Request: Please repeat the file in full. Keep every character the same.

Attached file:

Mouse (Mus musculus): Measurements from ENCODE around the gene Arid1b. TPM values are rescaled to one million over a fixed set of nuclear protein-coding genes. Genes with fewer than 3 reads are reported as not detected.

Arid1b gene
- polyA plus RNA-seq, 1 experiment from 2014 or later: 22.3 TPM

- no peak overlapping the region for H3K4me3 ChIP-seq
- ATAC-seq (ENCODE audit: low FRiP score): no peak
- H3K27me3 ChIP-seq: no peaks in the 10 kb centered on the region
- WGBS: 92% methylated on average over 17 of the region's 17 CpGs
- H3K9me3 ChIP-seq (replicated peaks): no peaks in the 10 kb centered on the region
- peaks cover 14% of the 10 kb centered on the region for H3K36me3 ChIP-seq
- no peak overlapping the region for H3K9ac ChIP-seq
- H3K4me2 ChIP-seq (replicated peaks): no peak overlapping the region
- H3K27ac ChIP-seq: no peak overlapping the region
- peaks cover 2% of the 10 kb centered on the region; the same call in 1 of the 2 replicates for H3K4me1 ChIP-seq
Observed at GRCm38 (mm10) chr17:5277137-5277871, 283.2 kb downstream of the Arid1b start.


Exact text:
Mouse (Mus musculus): Measurements from ENCODE around the gene Arid1b. TPM values are rescaled to one million over a fixed set of nuclear protein-coding genes. Genes with fewer than 3 reads are reported as not detected.

Arid1b gene
- polyA plus RNA-seq, 1 experiment from 2014 or later: 22.3 TPM

- no peak overlapping the region for H3K4me3 ChIP-seq
- ATAC-seq (ENCODE audit: low FRiP score): no peak
- H3K27me3 ChIP-seq: no peaks in the 10 kb centered on the region
- WGBS: 92% methylated on average over 17 of the region's 17 CpGs
- H3K9me3 ChIP-seq (replicated peaks): no peaks in the 10 kb centered on the region
- peaks cover 14% of the 10 kb centered on the region for H3K36me3 ChIP-seq
- no peak overlapping the region for H3K9ac ChIP-seq
- H3K4me2 ChIP-seq (replicated peaks): no peak overlapping the region
- H3K27ac ChIP-seq: no peak overlapping the region
- peaks cover 2% of the 10 kb centered on the region; the same call in 1 of the 2 replicates for H3K4me1 ChIP-seq
Observed at GRCm38 (mm10) chr17:5277137-5277871, 283.2 kb downstream of the Arid1b start.